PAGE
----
Although the averaged squared differences of all observations with the mean result in the smallest deviation, the average absolute deviation is smallest when the median is used.
Then why is household income presented as an average, a statistical mean of a group such as ethnicity without further explanation? Simplistically, such an average invites an interpretation that one out of three black African household earns R60 600 or less in the range of one standard score. The question then is: “How much less”? Unfortunately the census does not allow us to calculate, as it does not provide a measure of dispersion.
There is of course a reason why this is not provided for it is known that inferences about group differences and predictions based on averages of incomes is a statistical violation when the true distribution is unknown and the assumptions of the common theoretical distribution ignored.
Why was house income not presented in a grouped frequency table as a direct reflection of the measurement? This would allow insight in the number of households per class range and cross-tabulation with important variables such as gender.
Why were other central tendencies such as the mode (modus) and median not presented? These would at least indicate the form of the distribution and give richer information than the presented averages that are prone to misrepresentation.
The mode would point at an embarrassingly low, but most frequent occurring household income.
It would show the occurrence of ethnicity at higher income classes. It would point at the huge skewness of the income distribution and put minimum income discussions and other disturbing social imbalances out in the open.
It would reveal that mode income is not a reference for income measurements by the government. It would reveal that the president and ministers earn a questionable multiple of the mode and a median income. It would reveal governments’ toleration to allow members to have supplementary income as “entrepreneurs” is not only unethical for inviting corruption.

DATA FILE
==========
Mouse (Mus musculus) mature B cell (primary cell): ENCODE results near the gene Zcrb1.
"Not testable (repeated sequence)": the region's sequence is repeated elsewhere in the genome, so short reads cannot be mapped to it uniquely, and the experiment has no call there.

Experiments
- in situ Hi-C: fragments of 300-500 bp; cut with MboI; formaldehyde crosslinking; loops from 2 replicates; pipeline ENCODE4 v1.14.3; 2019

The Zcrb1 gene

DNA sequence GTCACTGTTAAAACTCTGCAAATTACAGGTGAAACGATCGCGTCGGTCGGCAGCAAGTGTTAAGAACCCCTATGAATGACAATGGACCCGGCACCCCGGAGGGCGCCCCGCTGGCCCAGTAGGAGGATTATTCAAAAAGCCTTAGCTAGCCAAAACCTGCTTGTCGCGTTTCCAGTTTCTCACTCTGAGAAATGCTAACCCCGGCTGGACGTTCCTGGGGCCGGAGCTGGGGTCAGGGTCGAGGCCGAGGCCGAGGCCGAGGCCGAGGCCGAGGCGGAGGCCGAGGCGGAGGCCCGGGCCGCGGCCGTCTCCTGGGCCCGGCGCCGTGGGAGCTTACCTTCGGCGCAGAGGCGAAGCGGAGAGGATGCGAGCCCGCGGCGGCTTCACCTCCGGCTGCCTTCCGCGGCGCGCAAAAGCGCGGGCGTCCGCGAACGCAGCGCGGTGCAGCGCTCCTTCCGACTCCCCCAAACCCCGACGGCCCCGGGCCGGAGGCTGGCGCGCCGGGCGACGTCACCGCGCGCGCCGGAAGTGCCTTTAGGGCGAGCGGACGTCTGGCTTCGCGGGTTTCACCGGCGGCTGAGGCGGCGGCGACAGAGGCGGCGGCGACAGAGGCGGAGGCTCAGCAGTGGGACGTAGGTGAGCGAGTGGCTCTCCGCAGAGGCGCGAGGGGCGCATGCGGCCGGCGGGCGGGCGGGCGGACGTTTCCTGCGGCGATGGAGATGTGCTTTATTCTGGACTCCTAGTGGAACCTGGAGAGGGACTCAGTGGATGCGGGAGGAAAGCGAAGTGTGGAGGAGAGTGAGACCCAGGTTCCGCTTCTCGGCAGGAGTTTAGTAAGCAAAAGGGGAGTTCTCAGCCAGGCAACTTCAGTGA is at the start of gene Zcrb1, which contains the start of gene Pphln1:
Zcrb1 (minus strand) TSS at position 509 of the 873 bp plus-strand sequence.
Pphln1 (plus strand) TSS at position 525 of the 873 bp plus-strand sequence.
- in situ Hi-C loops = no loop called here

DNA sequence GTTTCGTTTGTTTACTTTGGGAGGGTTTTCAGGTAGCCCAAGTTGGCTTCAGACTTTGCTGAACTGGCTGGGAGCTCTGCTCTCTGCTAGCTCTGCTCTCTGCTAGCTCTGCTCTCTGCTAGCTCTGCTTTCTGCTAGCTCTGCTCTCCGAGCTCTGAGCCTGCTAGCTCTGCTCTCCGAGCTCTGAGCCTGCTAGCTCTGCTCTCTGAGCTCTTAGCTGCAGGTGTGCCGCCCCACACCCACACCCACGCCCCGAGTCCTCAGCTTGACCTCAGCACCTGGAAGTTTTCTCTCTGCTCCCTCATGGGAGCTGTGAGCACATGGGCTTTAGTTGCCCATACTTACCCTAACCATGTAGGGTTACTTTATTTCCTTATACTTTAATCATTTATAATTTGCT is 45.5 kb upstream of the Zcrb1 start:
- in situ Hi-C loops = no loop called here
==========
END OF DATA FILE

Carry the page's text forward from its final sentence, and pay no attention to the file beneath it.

It would reveal that civil top administrators and service providers earn a multiple of ministers even without bonuses.
Some western countries consider an income of such administrators of more than 130 percent of a minister’s income as unethical and unacceptable. It would reveal that the commercialisation of, for example, private schooling is unethical when the annual fee per child is a multiple of the mode and median income.
The census and a proper analysis thereof, especially in the media, could result in a discussion about ethics, such as greed versus socioeconomic opportunities, fairer income distribution, education and health care, justice and many other urgent matters.
Unfortunately, simplistic and misguided analysis obscures the realities and worse allows for explanations that misinform public opinion and policies.
Dr Herman Kruijsse was professor in research methodology at Stellenbosch University and is a consultant in data analysis and research.